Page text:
Those religions that have bucked this trend - most notably Islam, Mormonism and certain evangelical Christian churches - are all distinguished by one characteristic: an open-minded and in some cases even aggressive approach to proselytizing. This obviously includes a willingness to accept converts in some form or another, including the spouses of another faith who intermarry into the community and are prepared to accept at least some of the tenets and religious lifestyle of their partners.
Zoroastrianism, as taught and practiced by its ordained priestly leadership, is clearly not one of those religions. Once the state religion of Persia, it is today nowhere near the majority faith of any country, and thus has no national home. Already in sharp decline at the dawn of the modern, post-Enlightenment world, its prospects for survival look dim beyond a tiny, cult-like fragment of a future.
AND JUDAISM? It certainly enjoys one big advantage over Zoroastrianism: it's the majority faith in at least one nation. What's more, a country that both enjoys a birthrate higher than the average in almost all developed nations, and whose population has grown more than five-fold in the past half century, largely due to immigration.
Israel has thus provided Judaism with a secure societal and cultural base, where even the offspring of many non-Jewish immigrants assimilate into a strong identification with, and sometimes observance of, traditional Jewish customs.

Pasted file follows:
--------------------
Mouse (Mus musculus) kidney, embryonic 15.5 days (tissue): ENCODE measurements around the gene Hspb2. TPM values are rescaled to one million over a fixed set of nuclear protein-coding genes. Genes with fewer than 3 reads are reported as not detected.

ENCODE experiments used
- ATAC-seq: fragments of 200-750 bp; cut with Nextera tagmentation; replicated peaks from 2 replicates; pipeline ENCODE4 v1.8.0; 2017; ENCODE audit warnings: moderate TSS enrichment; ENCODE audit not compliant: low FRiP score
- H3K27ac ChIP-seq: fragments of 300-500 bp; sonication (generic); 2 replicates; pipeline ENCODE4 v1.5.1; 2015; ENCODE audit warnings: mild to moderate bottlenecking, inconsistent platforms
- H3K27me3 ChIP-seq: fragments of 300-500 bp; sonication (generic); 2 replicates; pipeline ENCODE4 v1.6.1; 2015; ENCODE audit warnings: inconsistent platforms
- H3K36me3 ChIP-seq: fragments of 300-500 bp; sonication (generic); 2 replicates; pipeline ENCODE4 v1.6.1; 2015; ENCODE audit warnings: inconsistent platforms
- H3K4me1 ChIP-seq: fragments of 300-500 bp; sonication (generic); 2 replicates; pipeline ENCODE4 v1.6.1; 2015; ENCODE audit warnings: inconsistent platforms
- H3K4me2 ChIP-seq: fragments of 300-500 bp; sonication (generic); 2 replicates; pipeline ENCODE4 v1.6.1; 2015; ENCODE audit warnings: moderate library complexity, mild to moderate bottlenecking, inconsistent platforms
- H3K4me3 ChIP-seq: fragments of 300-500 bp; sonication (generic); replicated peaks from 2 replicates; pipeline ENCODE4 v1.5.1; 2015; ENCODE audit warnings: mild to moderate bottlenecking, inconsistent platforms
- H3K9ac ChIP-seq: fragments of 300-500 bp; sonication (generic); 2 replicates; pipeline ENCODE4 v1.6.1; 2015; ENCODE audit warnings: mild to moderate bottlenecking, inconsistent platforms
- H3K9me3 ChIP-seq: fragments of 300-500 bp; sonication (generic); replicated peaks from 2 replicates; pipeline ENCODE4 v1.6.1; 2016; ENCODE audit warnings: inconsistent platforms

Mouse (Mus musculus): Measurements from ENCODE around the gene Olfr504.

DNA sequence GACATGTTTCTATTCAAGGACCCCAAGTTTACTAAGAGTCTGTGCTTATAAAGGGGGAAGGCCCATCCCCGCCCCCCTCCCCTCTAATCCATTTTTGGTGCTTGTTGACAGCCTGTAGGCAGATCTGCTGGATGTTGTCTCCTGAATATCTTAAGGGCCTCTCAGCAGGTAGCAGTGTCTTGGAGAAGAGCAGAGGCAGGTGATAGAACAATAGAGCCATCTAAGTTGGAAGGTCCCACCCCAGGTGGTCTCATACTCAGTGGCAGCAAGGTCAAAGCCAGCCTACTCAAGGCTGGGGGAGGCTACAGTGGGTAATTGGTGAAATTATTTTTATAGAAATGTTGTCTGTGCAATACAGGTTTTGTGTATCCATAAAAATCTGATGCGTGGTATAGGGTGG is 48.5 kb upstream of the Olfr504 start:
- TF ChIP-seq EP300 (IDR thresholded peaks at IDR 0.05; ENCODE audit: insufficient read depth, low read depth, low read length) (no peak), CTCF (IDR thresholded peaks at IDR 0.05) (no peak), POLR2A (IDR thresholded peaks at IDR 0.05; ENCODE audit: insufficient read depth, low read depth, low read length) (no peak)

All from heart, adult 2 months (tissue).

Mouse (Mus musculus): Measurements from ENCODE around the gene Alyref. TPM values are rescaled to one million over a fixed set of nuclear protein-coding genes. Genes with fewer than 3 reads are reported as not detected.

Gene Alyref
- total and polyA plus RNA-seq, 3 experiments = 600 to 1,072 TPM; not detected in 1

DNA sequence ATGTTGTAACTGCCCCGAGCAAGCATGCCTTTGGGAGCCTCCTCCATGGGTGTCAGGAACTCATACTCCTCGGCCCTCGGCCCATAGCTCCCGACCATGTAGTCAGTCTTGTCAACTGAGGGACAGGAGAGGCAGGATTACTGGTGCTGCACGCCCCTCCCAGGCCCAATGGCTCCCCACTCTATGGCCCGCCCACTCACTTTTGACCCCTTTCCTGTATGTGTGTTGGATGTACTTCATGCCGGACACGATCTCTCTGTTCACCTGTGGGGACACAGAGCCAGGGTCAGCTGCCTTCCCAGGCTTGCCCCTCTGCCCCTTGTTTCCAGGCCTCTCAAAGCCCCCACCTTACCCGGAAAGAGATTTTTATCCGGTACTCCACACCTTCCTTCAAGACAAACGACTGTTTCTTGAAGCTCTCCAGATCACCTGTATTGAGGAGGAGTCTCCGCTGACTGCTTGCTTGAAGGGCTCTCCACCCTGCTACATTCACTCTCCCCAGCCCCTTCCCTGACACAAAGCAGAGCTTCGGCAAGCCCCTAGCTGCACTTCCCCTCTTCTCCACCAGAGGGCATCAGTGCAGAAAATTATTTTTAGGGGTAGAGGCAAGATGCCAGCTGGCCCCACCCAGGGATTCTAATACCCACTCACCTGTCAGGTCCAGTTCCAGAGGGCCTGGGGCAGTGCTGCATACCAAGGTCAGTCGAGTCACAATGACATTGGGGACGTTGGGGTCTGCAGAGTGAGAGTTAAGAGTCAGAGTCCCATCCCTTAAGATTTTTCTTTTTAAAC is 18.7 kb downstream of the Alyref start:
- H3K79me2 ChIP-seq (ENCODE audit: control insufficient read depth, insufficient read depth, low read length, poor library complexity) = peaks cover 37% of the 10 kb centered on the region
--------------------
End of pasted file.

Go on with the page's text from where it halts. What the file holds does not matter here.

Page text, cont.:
Outside Israel, alas, the situation is a lot bleaker - in fact, one can legitimately ask why one should expect the fate of Judaism in the Diaspora to be any different from that of Zoroastrianism in a few generations' time. To argue that Judaism will survive simply because it has for all these centuries is not enough; Zoroastrians can make the same claim, even as they dwindle into relative insignificance.
Of course, Diaspora Jews will not vanish as a species, but continue onward, be it in small, self-contained Orthodox communities, more numerous and diffuse Conservative, Reform and Reconstructionist congregations, or simply as a vague form of ethnic identification.
The question of "Jewish continuity," however, is not about simple survival per se; it is whether the Jewish world outside Israel can stem the assimilationist tide at least enough to maintain its present numbers, in order not to fall below the critical mass needed to ensure that those existing Jewish communal frameworks which support Jewish continuity - synagogues, schools, organizations, etc. - also survive.
Various approaches are now being kicked around in professional Jewish circles as to the best way to maintain Jewish continuity, involving everything from education to trips to Israel, to matchmaking, to promoting Jewish cultural initiatives, etc. But the fate of Zoroastrianism should help clarify one simple truth; any religion in the modern world that does not make an effort to welcome, or seek out, new converts, is fated to diminish.
"We have to be working together if we are going to survive," one ardent Zoroastrian tells The New York Times. It's a message that the Jews of the Diaspora had best take to heart, before they learn themselves that having survived for 3,000 years doesn't necessarily mean you're in good shape to make it past the next 300, or even a third of that.
The writer is director of The Israel Project's Jerusalem Media Resource Center.